In 2018, Florida gave full voting privileges to felons who had completed their sentences. On September 11, a federal appeals court upheld a 2019 modification to that law that would disqualify the voting privileges of three-quarters of a million convicted felons who have not satisfied the full financial obligations of their sentence. In response, Democrat patrician and former presidential candidate Michael Bloomberg, who has pledged $100 million from his super PAC to buy a Florida victory for Biden, has already spent $16 million to satisfy the outstanding fines of 32,000 felons who would otherwise be eligible to vote.

In late September, a Nevada federal judge dismissed a Trump lawsuit challenging the state’s newly enacted universal mail-in vote policy and their intention to count ballots a week after the election. The Republicans lost a similar challenge in New Jersey earlier this month when the federal court threw out an RNC complaint soon after the Democrat-controlled legislature backed up the governor’s executive order to mail ballots to every registered voter, as well as extending the ballot count from ten days before the election to seven days after.

A federal court in Minnesota and a state court of appeals in Michigan issued  similar judgements allowing postmarked ballots to be counted from seven to 14 days after Election Day. RNC challenges over state-legislated extensions also went down to defeat in North Carolina and Montana, perhaps a foregone conclusion for Big Sky Country when the appeal reached San Francisco’s partisan 9th Circuit.

The Trump administration fared no better in the battleground state of Pennsylvania. Republicans have been shot down in their attempt to block further distribution of ballot boxes critical to mail-in voting. On October 17, arguing without Justice Ginsburg to a 4-4 tie, the U.S. Supreme Court let stand a Pennsylvania high court decision to extend the ballot count deadline, admitting ballots even absent a postmark. Chief Justice Roberts, the court’s fickled switch hitter, sided with his liberal associate justices.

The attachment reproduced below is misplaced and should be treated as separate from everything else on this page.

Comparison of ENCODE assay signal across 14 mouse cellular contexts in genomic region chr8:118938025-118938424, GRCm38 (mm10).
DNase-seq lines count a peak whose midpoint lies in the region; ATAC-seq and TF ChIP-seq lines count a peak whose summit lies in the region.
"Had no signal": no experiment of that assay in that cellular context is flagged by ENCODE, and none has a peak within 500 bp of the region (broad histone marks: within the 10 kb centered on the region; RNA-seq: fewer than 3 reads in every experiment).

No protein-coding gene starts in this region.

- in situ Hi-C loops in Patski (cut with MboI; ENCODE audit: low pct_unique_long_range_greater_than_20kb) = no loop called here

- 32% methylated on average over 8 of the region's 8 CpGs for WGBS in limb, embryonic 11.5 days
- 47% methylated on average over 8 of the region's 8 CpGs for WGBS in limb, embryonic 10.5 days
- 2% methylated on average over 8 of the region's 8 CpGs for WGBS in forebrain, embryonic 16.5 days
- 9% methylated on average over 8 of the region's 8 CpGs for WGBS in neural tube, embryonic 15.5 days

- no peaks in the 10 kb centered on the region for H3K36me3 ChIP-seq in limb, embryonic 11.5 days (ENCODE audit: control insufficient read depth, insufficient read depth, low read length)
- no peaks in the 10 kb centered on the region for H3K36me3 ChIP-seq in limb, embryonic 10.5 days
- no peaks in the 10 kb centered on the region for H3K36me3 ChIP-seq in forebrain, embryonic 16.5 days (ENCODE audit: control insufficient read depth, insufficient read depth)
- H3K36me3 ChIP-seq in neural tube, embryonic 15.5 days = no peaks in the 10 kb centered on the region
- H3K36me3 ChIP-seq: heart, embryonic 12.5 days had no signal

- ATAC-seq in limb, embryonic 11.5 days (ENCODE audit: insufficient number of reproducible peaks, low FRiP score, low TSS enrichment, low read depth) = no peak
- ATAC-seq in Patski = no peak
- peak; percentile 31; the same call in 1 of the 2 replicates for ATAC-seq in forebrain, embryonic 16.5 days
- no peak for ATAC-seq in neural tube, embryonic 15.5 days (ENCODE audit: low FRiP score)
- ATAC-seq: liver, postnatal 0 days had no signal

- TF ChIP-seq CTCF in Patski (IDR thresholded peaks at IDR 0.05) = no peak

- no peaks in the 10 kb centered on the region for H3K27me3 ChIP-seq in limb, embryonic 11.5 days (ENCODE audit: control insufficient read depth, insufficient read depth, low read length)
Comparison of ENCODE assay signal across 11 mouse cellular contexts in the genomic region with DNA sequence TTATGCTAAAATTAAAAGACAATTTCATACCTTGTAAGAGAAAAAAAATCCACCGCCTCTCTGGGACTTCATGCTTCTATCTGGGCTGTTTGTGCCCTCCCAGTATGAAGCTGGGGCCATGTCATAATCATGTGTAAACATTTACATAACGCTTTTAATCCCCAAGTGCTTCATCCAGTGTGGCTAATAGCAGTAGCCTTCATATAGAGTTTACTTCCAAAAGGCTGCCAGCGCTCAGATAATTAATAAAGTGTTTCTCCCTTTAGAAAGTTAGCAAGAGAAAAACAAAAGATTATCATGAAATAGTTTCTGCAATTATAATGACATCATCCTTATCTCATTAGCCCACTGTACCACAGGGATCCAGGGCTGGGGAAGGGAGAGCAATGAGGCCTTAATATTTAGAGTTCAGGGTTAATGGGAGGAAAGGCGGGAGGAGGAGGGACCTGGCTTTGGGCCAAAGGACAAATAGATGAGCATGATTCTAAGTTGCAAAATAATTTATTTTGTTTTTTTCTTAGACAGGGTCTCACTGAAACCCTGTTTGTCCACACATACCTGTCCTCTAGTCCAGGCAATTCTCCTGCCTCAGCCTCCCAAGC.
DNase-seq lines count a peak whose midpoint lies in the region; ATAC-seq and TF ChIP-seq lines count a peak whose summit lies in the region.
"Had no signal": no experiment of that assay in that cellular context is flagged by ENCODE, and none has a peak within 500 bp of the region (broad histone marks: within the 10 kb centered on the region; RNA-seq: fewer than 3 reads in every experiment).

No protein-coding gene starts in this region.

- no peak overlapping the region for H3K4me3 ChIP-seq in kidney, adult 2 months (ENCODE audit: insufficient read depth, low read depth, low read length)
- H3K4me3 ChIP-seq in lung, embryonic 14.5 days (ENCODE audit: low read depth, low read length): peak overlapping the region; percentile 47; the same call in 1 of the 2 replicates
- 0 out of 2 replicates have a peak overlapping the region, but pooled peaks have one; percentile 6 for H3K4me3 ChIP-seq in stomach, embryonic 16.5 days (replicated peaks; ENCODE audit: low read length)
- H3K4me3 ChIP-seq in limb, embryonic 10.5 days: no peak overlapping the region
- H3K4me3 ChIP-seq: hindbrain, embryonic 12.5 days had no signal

On October 23, the Republicans hit back in the Keystone State. By filing an emergency request that the U.S. Supreme Court revisit the past week’s decision, it is with confidence that the transformative addition of Justice Amy Coney Barrett to the bench will break the tie.

The liberal wing of the U.S. Supreme Court seems intent on legislating a federal election from the bench, turning themselves into political activists and pawns of the Democrat party. The majority conservative justices have largely held with an interpretation of the Constitution that leaves decisions about the voting process to the state legislatures.

When Republican-run state legislatures maintain traditional voting practices, state or federal jurists lack the authority to overrule those governing bodies without compelling evidence of harm. For example, on October 26, the U.S. Supreme Court answered an emergent appeal from Wisconsin Democrats by overturning an activist district court decision to unilaterally extend the ballot deadline.  A similar decision is now pending for North Carolina, where a federal district court previously upheld an executive branch decision at odds with a Republican state legislature to push back the ballot deadline six days, using COVID and postal delays as rationale.

As a general maxim, when Democrat governors extend vote count deadlines solely by executive fiat, Republican challenges have strong headwinds. Where Democrat state legislatures back those actions, legal protests are often frustrated.

Democrat state house executives and legislatures have been more successful in implementing sudden and radical changes to voting practices than the Republicans in mounting an effective legal challenge. Casualties will continue to pile up on both sides of November 3, as Republican hopes for a decisive and fair presidential election outcome increasingly reside in a newly constituted originalist majority on the U.S. Supreme Court.

Image: Marco Verch